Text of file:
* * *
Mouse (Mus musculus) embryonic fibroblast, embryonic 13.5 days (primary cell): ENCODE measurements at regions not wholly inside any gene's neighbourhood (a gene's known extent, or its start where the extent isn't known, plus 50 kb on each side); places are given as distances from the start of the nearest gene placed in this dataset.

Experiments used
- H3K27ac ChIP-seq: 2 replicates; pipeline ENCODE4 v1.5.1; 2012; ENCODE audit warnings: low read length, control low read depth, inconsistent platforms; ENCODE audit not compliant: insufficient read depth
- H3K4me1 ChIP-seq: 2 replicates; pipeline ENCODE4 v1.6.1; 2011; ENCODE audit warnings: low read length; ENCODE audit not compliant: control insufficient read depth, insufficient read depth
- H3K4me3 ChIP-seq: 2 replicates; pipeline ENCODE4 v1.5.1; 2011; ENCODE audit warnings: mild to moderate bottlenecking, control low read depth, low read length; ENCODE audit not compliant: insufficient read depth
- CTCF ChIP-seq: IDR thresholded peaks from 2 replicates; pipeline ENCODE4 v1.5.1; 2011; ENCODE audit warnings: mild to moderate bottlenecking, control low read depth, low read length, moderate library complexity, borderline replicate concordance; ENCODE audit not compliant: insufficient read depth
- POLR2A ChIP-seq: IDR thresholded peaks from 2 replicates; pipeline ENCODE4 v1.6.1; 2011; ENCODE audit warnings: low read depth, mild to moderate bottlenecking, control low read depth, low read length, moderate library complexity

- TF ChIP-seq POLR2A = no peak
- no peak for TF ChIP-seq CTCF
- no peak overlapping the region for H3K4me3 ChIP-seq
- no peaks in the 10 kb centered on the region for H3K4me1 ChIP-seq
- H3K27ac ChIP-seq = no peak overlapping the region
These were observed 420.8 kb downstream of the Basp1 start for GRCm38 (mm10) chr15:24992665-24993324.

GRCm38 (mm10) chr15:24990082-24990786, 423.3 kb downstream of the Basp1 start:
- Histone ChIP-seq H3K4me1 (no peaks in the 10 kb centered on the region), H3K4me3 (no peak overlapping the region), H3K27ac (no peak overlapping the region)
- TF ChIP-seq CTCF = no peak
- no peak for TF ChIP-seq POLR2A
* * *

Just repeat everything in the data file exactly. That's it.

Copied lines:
Mouse (Mus musculus) embryonic fibroblast, embryonic 13.5 days (primary cell): ENCODE measurements at regions not wholly inside any gene's neighbourhood (a gene's known extent, or its start where the extent isn't known, plus 50 kb on each side); places are given as distances from the start of the nearest gene placed in this dataset.

Experiments used
- H3K27ac ChIP-seq: 2 replicates; pipeline ENCODE4 v1.5.1; 2012; ENCODE audit warnings: low read length, control low read depth, inconsistent platforms; ENCODE audit not compliant: insufficient read depth
- H3K4me1 ChIP-seq: 2 replicates; pipeline ENCODE4 v1.6.1; 2011; ENCODE audit warnings: low read length; ENCODE audit not compliant: control insufficient read depth, insufficient read depth
- H3K4me3 ChIP-seq: 2 replicates; pipeline ENCODE4 v1.5.1; 2011; ENCODE audit warnings: mild to moderate bottlenecking, control low read depth, low read length; ENCODE audit not compliant: insufficient read depth
- CTCF ChIP-seq: IDR thresholded peaks from 2 replicates; pipeline ENCODE4 v1.5.1; 2011; ENCODE audit warnings: mild to moderate bottlenecking, control low read depth, low read length, moderate library complexity, borderline replicate concordance; ENCODE audit not compliant: insufficient read depth
- POLR2A ChIP-seq: IDR thresholded peaks from 2 replicates; pipeline ENCODE4 v1.6.1; 2011; ENCODE audit warnings: low read depth, mild to moderate bottlenecking, control low read depth, low read length, moderate library complexity

- TF ChIP-seq POLR2A = no peak
- no peak for TF ChIP-seq CTCF
- no peak overlapping the region for H3K4me3 ChIP-seq
- no peaks in the 10 kb centered on the region for H3K4me1 ChIP-seq
- H3K27ac ChIP-seq = no peak overlapping the region
These were observed 420.8 kb downstream of the Basp1 start for GRCm38 (mm10) chr15:24992665-24993324.

GRCm38 (mm10) chr15:24990082-24990786, 423.3 kb downstream of the Basp1 start:
- Histone ChIP-seq H3K4me1 (no peaks in the 10 kb centered on the region), H3K4me3 (no peak overlapping the region), H3K27ac (no peak overlapping the region)
- TF ChIP-seq CTCF = no peak
- no peak for TF ChIP-seq POLR2A